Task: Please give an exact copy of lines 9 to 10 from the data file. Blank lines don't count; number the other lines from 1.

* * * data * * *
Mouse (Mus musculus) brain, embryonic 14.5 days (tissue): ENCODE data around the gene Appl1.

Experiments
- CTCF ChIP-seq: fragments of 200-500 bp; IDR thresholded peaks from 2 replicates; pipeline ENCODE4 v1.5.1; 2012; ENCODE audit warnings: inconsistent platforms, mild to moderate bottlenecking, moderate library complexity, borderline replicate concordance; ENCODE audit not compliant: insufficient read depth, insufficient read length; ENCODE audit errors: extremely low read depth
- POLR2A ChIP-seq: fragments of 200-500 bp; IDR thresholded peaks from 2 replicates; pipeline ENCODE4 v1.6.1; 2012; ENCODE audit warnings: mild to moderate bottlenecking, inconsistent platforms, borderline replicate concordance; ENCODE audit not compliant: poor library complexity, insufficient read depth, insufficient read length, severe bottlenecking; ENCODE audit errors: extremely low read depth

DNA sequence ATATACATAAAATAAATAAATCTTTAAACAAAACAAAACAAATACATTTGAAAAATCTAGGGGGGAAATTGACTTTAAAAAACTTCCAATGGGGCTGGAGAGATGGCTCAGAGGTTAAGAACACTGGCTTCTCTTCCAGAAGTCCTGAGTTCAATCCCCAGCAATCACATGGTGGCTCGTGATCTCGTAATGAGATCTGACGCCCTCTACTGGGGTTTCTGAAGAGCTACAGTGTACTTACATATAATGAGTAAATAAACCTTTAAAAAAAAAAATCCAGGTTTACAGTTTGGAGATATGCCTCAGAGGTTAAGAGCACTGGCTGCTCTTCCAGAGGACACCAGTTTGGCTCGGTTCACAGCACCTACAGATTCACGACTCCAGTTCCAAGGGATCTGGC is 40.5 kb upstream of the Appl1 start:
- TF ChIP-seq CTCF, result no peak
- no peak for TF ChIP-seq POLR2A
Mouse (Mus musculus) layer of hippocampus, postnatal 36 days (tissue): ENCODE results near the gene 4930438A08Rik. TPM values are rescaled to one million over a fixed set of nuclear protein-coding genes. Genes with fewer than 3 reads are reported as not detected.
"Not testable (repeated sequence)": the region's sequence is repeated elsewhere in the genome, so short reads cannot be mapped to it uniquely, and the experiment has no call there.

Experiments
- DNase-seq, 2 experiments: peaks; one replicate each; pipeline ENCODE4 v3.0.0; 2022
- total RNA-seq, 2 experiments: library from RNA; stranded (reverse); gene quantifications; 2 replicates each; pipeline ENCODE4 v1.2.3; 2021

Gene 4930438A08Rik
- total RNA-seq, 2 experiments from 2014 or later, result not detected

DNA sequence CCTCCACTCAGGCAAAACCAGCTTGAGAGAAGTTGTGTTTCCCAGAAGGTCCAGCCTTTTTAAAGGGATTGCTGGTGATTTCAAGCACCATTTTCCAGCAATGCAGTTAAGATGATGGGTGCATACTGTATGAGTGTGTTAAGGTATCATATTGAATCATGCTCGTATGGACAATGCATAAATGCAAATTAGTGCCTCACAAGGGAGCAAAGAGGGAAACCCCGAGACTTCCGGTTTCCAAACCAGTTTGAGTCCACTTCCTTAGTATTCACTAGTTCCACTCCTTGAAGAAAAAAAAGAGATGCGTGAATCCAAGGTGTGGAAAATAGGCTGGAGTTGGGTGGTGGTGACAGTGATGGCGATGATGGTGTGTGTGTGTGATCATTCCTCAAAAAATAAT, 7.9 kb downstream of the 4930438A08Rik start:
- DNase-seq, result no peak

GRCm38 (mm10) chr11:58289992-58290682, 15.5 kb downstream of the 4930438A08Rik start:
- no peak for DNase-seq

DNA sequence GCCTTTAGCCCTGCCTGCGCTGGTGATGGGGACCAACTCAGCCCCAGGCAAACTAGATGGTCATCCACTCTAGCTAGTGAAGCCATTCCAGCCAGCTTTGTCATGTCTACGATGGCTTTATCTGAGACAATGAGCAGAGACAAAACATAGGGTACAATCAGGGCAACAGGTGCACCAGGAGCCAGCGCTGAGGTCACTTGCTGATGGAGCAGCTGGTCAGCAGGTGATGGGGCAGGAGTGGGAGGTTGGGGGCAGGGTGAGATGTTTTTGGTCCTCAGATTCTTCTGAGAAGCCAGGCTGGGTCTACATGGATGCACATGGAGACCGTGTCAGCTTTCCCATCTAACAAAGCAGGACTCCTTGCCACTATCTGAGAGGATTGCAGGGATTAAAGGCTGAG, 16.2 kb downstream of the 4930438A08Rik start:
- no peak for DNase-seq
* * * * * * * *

"Not testable (repeated sequence)": the region's sequence is repeated elsewhere in the genome, so short reads cannot be mapped to it uniquely, and the experiment has no call there.

Experiments